Alabama Alpaca Farm Gets $40,648 Fed Grant, $142,500 Fed Loan to Go Solar

September 11, 2013 - 8:57 AM

Alpacas AP file photo

Alpacas (AP File Photo)

( To fund a solar power system for his alpaca farm, an Alabama farmer combined a $40,648 U.S. Department of Agriculture (USDA) grant, federal tax credits, and a $142,500 federally funded loan with a 1-percent interest rate.

Cozy Cove Alpaca and Llama Farm in Gurley, Alabama is now generating its own power and is selling the excess electricity at above-market prices to a corporation owned by the U.S. government.

Alpaca farm owner Tony O’Neil received a USDA “Rural Energy for America Program” grant of $40,648 as part of his effort to install a solar power system to generate electricity for his farm. Cozy Cove is now generating its own power and selling the excess power to the Tennessee Valley Authority, (TVA) which is owned by the federal government.

“The TVA had a program going,” O’Neil tells “There’s an incentive if you put solar panels on your farm or on your house, they would buy all the power from you for 12 cents (per kilowatt hour) above the normal rate that you pay.”

“In our case, that equates to about 22 cents a kilowatt hour, as we would pay about roughly 10 cents a kilowatt hour for power. So, they would agree to purchase the power for 10 years at 22 cents,” O’Neil says, “Then it was explained to me that you get a 30 percent federal income tax rebate as part of the incentive to go solar.”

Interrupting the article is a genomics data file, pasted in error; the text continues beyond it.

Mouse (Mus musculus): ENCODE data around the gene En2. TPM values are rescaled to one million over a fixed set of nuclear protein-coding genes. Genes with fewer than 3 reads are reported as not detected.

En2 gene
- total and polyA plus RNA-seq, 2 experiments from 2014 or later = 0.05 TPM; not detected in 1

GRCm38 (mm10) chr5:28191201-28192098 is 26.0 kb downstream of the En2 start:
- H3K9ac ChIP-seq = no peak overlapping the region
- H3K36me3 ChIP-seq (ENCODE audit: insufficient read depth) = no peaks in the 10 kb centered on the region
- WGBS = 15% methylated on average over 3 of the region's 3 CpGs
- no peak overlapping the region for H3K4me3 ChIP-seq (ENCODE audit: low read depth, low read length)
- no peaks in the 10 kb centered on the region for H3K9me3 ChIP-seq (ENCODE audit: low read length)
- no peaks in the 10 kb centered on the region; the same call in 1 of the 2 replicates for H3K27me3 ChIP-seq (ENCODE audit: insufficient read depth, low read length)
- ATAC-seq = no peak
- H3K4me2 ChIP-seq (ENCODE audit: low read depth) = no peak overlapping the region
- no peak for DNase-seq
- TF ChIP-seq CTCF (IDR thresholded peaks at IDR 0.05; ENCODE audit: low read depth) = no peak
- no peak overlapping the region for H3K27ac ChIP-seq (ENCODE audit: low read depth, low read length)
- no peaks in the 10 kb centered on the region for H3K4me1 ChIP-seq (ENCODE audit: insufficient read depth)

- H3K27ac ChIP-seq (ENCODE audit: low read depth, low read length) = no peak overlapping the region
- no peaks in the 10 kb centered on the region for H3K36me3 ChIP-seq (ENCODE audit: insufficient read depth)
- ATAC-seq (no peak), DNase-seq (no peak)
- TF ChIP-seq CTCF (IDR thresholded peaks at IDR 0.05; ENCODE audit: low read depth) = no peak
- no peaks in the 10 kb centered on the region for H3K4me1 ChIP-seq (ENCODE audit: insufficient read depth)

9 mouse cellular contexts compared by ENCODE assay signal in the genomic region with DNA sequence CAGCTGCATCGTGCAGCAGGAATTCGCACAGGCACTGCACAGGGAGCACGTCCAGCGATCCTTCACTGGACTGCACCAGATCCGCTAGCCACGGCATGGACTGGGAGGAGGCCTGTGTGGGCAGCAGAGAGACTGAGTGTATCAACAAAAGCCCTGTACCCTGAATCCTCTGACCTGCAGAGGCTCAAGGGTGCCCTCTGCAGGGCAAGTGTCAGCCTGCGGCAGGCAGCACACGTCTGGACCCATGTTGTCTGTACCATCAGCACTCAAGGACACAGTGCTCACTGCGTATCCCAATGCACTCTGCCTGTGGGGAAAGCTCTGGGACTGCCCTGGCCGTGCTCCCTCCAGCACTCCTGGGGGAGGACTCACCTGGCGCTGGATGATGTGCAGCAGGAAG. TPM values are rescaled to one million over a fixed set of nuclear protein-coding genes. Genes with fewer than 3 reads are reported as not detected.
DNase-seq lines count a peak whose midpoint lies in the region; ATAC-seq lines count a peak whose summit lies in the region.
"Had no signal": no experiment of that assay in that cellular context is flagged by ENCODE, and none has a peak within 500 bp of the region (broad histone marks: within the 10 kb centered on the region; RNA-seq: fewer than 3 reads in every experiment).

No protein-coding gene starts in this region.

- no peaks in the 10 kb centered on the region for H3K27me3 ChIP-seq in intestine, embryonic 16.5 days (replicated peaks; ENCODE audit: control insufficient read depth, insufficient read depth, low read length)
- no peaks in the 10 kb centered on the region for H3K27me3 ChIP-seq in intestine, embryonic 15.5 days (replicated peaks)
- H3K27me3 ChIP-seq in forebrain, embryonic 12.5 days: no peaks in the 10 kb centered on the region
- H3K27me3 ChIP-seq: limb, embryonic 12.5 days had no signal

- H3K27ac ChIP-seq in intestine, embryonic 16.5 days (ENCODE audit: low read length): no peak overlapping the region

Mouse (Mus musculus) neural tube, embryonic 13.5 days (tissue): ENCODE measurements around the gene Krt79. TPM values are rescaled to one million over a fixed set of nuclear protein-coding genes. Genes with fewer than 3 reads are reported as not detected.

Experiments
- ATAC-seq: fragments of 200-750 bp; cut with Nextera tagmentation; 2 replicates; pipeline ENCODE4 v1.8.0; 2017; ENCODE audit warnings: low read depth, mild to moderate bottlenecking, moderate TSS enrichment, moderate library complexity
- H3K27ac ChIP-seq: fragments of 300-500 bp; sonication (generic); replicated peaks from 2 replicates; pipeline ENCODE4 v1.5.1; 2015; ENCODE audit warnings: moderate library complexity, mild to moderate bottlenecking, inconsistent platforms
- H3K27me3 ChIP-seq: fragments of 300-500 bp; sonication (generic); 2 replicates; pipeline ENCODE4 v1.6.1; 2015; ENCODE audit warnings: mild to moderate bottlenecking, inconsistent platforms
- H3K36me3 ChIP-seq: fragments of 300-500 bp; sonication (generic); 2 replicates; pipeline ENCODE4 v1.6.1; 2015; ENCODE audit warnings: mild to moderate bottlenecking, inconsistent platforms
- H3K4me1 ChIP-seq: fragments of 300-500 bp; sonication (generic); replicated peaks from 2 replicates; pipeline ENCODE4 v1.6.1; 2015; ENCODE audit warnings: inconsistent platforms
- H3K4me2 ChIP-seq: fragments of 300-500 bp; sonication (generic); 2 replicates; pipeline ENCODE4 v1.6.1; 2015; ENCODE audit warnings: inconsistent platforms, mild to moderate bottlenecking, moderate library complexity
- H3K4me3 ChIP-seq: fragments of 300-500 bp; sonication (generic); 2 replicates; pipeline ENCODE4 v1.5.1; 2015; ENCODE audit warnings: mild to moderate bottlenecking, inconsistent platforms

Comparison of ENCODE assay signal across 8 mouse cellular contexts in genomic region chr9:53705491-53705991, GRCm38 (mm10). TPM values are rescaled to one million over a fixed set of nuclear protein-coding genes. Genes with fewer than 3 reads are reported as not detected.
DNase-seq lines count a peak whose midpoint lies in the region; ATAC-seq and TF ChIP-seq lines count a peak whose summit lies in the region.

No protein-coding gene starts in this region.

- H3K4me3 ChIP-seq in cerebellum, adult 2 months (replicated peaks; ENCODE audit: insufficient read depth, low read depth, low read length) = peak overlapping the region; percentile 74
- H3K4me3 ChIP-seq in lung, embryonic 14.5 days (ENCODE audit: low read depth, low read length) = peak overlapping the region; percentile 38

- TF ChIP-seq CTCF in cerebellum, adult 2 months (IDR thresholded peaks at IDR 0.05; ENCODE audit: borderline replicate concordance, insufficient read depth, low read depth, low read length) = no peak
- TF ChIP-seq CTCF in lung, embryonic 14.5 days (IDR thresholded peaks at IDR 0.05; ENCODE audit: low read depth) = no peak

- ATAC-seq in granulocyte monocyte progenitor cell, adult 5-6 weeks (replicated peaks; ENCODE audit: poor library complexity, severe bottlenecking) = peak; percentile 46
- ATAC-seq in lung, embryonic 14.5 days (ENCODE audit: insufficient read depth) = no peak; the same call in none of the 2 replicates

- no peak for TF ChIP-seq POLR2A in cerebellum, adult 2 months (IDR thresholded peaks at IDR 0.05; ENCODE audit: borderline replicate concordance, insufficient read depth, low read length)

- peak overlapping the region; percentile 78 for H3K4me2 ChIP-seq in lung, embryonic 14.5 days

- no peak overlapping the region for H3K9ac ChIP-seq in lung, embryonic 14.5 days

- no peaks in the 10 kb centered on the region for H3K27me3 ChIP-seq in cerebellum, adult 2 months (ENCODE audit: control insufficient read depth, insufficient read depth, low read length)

O’Neil also received a 1-percent interest rate loan of $142,500 using funds from the AlabamaSAVES program for his solar project.

The AlabamaSAVES website says, “The program, funded through the American Recovery and Reinvestment Act, provides extraordinary financing solutions for commercial and industrial energy-efficiency and renewable-energy projects in Alabama and is administered by Abundant Power Solutions, LLC.”

O’Neil expects to earn about $15,000 per year by selling his electricity to the TVA.

“It’s roughly going to be $15,000. So far, since it’s been in operation about six months now, it’s generated about $8,000. Of course, it’s been the longest days of the year. As it's towards the winter time, it’s going to get less and less, hopefully it will all turn out to be close to $15,000 per year.”

O’Neil says projects like his benefit American taxpayers in several ways. “Basically, we can get off generating power from coal or oil or even natural gas. We are putting less CO2 into the atmosphere, which helps all of us breathe better and slows down the rate of the warming of the planet.”